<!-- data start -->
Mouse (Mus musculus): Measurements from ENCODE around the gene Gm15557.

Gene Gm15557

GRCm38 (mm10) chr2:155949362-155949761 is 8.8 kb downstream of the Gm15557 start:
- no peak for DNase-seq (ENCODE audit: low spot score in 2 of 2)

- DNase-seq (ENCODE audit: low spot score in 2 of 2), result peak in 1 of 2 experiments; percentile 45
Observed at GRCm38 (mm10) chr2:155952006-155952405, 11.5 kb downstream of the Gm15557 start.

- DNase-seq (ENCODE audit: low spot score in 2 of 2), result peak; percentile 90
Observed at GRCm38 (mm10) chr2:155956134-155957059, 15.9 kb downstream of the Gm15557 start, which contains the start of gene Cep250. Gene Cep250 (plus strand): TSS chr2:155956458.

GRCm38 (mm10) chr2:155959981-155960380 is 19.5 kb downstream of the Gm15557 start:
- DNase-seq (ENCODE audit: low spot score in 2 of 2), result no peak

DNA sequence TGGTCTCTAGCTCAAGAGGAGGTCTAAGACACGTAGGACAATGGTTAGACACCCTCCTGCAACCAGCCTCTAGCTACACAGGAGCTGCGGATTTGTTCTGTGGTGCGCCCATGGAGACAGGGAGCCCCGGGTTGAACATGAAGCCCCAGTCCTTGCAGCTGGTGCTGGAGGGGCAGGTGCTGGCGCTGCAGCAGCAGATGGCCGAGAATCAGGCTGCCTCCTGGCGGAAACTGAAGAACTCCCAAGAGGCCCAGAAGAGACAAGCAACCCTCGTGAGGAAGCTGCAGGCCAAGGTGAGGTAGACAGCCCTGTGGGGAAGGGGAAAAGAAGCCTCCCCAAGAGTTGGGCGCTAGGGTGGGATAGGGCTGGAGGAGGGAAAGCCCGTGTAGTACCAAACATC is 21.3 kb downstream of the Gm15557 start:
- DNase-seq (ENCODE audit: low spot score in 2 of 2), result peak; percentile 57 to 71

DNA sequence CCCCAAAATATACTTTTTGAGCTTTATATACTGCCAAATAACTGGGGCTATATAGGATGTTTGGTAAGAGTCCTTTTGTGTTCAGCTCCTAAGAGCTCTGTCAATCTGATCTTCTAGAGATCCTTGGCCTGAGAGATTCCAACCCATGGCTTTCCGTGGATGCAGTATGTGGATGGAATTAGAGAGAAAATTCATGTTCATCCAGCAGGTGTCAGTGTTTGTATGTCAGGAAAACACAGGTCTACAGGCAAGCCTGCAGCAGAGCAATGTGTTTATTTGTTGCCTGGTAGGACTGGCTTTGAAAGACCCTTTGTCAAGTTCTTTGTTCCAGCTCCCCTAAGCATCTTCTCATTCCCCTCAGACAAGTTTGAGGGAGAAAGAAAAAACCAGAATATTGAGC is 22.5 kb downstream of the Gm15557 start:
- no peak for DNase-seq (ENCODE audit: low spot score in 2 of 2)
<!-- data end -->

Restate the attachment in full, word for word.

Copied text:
Mouse (Mus musculus): Measurements from ENCODE around the gene Gm15557.

Gene Gm15557

GRCm38 (mm10) chr2:155949362-155949761 is 8.8 kb downstream of the Gm15557 start:
- no peak for DNase-seq (ENCODE audit: low spot score in 2 of 2)

- DNase-seq (ENCODE audit: low spot score in 2 of 2), result peak in 1 of 2 experiments; percentile 45
Observed at GRCm38 (mm10) chr2:155952006-155952405, 11.5 kb downstream of the Gm15557 start.

- DNase-seq (ENCODE audit: low spot score in 2 of 2), result peak; percentile 90
Observed at GRCm38 (mm10) chr2:155956134-155957059, 15.9 kb downstream of the Gm15557 start, which contains the start of gene Cep250. Gene Cep250 (plus strand): TSS chr2:155956458.

GRCm38 (mm10) chr2:155959981-155960380 is 19.5 kb downstream of the Gm15557 start:
- DNase-seq (ENCODE audit: low spot score in 2 of 2), result no peak

DNA sequence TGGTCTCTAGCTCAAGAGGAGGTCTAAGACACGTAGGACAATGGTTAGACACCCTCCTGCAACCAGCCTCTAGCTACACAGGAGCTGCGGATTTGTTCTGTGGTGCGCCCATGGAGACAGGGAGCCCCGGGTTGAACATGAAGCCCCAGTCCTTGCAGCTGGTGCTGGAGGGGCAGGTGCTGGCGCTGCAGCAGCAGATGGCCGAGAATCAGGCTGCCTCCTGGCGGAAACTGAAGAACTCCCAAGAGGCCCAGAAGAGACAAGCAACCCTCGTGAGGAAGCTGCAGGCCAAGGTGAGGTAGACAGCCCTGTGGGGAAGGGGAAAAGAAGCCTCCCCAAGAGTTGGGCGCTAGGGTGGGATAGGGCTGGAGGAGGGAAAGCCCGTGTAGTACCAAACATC is 21.3 kb downstream of the Gm15557 start:
- DNase-seq (ENCODE audit: low spot score in 2 of 2), result peak; percentile 57 to 71

DNA sequence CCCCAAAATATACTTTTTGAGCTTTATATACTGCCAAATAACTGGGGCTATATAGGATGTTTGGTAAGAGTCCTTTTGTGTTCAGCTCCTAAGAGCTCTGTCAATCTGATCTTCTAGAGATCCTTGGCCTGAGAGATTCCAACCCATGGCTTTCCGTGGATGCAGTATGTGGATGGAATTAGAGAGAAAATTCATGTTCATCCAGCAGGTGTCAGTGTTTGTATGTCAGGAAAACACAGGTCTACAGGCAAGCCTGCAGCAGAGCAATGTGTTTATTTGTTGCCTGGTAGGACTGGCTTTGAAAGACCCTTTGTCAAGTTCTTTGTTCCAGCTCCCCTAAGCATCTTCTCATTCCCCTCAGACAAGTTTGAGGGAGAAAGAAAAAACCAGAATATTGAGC is 22.5 kb downstream of the Gm15557 start:
- no peak for DNase-seq (ENCODE audit: low spot score in 2 of 2)